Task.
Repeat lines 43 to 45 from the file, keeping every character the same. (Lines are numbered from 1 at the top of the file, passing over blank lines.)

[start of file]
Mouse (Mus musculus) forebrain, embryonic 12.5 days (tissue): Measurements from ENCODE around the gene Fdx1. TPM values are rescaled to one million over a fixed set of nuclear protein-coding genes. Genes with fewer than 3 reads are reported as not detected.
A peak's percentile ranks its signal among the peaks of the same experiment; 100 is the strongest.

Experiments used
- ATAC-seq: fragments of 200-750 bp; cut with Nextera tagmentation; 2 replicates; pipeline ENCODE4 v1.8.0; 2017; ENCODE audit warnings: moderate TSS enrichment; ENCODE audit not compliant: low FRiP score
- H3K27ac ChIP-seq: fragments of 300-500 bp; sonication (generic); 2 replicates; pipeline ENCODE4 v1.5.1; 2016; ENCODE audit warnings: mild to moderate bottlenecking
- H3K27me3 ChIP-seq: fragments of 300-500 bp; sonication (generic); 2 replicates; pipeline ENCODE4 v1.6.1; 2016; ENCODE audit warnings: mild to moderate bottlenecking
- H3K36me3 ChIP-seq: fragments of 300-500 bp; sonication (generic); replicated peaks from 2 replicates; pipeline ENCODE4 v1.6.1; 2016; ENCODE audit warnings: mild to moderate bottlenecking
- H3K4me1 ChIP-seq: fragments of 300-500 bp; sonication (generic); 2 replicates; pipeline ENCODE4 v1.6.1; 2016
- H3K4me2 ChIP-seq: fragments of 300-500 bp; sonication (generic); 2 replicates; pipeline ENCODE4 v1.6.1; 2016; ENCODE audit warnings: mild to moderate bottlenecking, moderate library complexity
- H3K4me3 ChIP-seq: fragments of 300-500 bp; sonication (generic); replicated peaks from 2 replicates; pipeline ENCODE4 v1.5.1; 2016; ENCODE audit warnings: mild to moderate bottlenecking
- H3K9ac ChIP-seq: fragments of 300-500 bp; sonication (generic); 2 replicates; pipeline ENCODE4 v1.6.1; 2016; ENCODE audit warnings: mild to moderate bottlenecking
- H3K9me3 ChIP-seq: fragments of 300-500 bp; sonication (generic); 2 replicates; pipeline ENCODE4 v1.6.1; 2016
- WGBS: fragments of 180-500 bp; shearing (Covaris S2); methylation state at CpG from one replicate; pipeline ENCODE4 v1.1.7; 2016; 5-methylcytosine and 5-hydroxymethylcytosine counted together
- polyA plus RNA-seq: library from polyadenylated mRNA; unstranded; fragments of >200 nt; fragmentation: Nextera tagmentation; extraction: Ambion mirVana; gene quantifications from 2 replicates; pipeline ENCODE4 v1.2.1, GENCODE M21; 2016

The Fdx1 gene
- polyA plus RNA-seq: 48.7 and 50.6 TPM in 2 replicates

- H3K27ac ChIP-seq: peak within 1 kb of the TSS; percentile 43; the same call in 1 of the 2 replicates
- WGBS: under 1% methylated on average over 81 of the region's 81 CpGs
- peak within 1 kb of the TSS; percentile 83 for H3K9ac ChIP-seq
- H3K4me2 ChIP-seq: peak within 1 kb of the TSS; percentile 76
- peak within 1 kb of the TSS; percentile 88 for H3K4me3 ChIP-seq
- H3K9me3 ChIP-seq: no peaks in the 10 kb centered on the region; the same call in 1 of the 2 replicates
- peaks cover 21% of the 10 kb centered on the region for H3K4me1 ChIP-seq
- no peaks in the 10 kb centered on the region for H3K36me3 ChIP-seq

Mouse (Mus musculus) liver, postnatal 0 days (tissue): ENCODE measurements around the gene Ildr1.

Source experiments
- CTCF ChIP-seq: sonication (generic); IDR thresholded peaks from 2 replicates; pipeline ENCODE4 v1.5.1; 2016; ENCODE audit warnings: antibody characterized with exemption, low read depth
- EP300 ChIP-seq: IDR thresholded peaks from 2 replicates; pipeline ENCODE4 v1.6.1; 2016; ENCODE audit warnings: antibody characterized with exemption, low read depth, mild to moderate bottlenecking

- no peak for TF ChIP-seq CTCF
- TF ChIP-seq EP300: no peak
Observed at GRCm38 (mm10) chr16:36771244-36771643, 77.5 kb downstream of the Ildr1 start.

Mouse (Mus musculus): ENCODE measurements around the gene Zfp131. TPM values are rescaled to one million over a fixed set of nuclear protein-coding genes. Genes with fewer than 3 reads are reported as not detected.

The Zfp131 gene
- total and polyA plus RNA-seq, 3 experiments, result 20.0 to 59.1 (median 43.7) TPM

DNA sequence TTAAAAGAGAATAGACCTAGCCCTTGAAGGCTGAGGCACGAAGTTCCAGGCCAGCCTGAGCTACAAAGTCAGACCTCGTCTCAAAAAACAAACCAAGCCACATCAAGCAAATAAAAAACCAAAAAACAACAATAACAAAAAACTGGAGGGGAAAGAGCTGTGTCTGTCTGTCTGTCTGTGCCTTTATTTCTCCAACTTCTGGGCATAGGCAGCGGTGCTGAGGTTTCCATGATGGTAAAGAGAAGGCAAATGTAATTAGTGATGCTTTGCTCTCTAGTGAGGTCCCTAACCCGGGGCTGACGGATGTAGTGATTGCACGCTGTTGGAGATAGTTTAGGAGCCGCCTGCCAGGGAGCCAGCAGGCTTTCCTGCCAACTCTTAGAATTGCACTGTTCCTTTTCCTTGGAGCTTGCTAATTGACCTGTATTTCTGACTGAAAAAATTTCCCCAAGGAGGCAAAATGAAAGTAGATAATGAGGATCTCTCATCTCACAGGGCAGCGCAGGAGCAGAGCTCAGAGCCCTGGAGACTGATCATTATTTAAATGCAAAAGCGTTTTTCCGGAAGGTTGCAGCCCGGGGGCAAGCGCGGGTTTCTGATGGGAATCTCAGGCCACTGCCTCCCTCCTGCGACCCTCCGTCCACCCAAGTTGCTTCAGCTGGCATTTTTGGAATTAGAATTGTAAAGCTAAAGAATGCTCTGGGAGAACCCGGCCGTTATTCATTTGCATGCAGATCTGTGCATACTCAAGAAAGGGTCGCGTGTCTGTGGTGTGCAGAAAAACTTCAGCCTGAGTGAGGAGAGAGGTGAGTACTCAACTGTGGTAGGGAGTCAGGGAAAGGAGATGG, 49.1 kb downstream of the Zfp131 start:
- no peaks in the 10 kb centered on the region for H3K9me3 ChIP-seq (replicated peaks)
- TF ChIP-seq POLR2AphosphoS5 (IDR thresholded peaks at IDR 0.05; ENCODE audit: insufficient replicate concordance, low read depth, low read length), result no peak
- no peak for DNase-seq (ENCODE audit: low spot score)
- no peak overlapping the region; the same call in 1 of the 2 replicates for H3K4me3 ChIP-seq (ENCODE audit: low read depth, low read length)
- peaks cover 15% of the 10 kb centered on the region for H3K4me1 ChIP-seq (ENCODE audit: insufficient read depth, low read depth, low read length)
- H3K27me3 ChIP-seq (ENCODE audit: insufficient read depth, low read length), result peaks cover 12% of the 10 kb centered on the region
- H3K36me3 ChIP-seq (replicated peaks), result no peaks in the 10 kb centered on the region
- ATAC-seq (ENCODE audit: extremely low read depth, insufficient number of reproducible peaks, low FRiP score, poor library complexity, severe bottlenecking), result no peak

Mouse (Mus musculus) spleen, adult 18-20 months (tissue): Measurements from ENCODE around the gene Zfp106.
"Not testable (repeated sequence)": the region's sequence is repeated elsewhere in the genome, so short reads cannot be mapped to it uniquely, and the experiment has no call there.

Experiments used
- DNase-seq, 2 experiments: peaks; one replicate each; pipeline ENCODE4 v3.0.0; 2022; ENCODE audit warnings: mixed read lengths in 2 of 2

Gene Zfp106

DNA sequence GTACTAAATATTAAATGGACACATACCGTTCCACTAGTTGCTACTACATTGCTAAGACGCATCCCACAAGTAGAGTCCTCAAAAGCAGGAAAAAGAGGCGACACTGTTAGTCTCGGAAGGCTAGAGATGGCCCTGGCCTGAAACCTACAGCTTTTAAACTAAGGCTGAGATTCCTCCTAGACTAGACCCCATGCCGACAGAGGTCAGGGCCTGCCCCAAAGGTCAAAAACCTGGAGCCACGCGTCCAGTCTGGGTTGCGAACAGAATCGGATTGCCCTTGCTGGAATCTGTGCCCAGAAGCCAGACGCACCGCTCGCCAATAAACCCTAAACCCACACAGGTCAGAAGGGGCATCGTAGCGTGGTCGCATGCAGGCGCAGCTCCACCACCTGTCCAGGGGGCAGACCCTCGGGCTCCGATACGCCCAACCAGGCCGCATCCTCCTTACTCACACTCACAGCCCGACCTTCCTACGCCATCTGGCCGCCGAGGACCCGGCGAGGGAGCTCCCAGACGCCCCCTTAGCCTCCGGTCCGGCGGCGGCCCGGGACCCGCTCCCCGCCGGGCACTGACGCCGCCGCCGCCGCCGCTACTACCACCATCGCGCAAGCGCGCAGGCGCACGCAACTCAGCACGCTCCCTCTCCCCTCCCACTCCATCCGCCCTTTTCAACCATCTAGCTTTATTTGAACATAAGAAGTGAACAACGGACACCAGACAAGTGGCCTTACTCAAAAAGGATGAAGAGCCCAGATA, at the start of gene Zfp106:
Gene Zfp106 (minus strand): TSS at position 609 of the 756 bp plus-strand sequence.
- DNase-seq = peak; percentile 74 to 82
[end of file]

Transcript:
- ATAC-seq (ENCODE audit: extremely low read depth, insufficient number of reproducible peaks, low FRiP score, poor library complexity, severe bottlenecking), result no peak

Mouse (Mus musculus) spleen, adult 18-20 months (tissue): Measurements from ENCODE around the gene Zfp106.
"Not testable (repeated sequence)": the region's sequence is repeated elsewhere in the genome, so short reads cannot be mapped to it uniquely, and the experiment has no call there.